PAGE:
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Lost Forever 

by ED SYMKUS & r & & r & & lt;span class= "dropcap " & M & lt;/span & aybe this film is so good because its source material is by Dennis Lehane, the novelist who also wrote Mystic River. Maybe it's because Casey Affleck is coming into his own, with a terrific acting job both here and in that new Jesse James movie. Or maybe it's because big brother Ben Affleck -- always solid in small parts (Boiler Room, Smokin' Aces and his lengthy supporting role in Hollywoodland) -- is better behind the camera than in front of it.

With Gone Baby Gone, he's done one of the best directing jobs of the year. Hell, he even co-wrote it, trimming down the massive book into a slick, multi-leveled mystery story that keeps you guessing right to the end.

The film's unpleasant main storyline -- the kidnapping of a 4-year-old girl -- is a crime that's already been committed when it starts. Private investigator Patrick Kenzie (Affleck) seems exhausted even during his opening narration, which introduces the Boston neighborhood where it happened and the people who live there.

He and his main squeeze, Angie Gennaro (Michelle Monaghan), make their living by finding people, usually dealing with cases that the cops don't bother with or have given up on. When little Amanda goes missing, her single mom Helene (an Oscar-worthy supporting performance by Amy Ryan) sinks into despair. But it's Amanda's Aunt Bea (Amy Madigan) who comes knocking on Patrick and Angie's door, pleading for help since, three days after the kidnapping, the police have turned up nothing.

It's Bea's action that sets the film in motion, sending the initially reluctant couple out in the streets to hunt for clues, and to clash with the cops, who don't really want them horning in on their business.

Ben Affleck nicely mashes up scenes of unbearable tension (Patrick asking a few too many questions in a townie bar, but proving he's gutsy) with some beautifully played character studies. (Ryan's Helene is such a mess, due to problems other than her daughter's disappearance, that it's difficult to choose between despising her and feeling sympathy for her.) Affleck stays true to Lehane's vile language and nasty situations.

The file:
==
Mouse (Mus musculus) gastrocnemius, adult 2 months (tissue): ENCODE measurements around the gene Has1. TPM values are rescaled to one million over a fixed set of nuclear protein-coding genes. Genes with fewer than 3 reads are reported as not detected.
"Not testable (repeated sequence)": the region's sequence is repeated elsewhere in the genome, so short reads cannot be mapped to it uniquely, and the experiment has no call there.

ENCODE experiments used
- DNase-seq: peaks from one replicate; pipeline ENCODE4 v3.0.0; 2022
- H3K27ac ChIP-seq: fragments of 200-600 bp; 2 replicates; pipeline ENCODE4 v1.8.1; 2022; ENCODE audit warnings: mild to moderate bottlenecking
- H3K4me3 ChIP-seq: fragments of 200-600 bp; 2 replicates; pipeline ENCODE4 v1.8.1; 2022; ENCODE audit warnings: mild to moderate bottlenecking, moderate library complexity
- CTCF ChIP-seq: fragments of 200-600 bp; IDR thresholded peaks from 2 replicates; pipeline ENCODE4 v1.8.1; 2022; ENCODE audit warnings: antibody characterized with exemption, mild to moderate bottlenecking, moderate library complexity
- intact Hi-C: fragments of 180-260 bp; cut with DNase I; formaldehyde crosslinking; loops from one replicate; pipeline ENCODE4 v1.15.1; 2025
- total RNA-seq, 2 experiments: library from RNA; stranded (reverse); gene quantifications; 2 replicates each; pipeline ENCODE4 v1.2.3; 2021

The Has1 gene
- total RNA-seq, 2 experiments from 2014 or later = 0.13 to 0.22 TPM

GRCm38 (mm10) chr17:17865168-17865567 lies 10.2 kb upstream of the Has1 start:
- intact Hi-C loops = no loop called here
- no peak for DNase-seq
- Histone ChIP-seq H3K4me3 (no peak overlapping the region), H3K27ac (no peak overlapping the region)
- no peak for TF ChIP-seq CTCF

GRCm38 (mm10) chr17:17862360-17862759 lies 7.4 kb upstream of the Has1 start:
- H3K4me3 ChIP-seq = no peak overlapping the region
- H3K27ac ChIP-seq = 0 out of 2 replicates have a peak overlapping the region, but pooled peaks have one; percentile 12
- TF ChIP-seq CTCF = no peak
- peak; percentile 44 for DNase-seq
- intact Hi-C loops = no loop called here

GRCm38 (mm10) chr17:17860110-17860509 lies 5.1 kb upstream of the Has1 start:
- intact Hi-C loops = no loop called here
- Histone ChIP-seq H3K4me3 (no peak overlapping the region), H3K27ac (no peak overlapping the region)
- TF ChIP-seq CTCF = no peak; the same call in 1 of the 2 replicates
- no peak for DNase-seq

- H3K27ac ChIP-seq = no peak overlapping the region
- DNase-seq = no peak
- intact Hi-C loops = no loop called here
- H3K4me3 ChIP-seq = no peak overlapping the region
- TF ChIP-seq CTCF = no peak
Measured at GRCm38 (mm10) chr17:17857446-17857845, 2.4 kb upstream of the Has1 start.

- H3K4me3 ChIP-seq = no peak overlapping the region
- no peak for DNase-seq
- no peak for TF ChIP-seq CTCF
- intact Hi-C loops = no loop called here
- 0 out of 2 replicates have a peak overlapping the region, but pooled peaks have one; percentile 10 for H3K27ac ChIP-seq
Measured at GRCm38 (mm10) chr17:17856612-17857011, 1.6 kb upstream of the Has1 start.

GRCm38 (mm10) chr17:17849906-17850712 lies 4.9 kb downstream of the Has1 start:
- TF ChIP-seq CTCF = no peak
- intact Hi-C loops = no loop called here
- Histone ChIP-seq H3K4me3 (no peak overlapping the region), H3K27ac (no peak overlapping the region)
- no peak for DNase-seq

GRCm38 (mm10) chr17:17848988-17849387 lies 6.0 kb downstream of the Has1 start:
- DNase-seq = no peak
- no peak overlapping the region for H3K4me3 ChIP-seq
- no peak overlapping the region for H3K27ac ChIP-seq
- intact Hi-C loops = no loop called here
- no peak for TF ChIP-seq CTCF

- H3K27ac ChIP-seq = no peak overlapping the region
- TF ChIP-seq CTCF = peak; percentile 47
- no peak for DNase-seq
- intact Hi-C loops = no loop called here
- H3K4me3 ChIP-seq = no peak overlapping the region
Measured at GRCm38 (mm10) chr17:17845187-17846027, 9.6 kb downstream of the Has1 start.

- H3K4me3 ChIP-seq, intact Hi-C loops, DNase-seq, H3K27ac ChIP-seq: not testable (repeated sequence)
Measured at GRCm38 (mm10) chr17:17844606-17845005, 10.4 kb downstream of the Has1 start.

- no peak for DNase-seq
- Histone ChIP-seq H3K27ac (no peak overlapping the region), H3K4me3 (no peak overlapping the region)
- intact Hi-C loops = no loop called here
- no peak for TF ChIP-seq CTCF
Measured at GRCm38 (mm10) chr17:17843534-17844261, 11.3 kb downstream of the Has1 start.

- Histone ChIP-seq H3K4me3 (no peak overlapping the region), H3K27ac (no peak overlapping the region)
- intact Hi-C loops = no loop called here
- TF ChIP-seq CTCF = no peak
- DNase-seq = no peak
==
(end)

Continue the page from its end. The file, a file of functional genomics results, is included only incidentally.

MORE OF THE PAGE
Ed Harris (Madigan's real-life husband) is Remy Broussard, the cop who's ordered to let Patrick and Angie do their work by stern by-the-book police chief Jack Doyle (Morgan Freeman). He owns quite a bit of territory in the film, playing the role with a promise of violence boiling just underneath. Harris can be a one-note actor, but he convincingly shows another side of Doyle in an uncomfortable but powerful scene in which he's tired, drunk and glassy-eyed.

Patrick and Angie, obviously in a longtime relationship, make a great screen couple. Subtle hand movements tell us how tight they are with one another. As director, Ben Affleck also includes a number of subtleties that quietly grab viewers. At one point, Patrick asks permission to see Amanda's room, to get an idea of what she's like. Affleck cuts away to a camera inside the empty room, has it look around for a while, then has Patrick enter. Nice touch.

The plot gets complicated as more characters are added into the mix and Gone Baby turns into a tale of drug running, drug abuse and revenge. During the first half of the film, Monaghan's Angie doesn't do much talking. Yet, like the Harris character, she clearly shows that something dark lurks within her. But her character is never clearly defined. Not so with Affleck's Patrick -- he's a man on a mission, determined to make everything right. He proves early on that he will never back down from anyone, that he's not a person you would want to deceive or make angry.

The offbeat structure presents dread in its first half but morphs into shock and horror and a high body count in the second. As in all great mysteries, small pieces slowly start to move together as a picture is formed.

In the last reel, there's some business about moral issues that leans toward making the film a little too preachy. But the script pulls back before any damage is done, and impressively ends on a note that will divide viewers into groups with conflicted feelings. Is it an up ending or a downer? I don't know. I'm conflicted.

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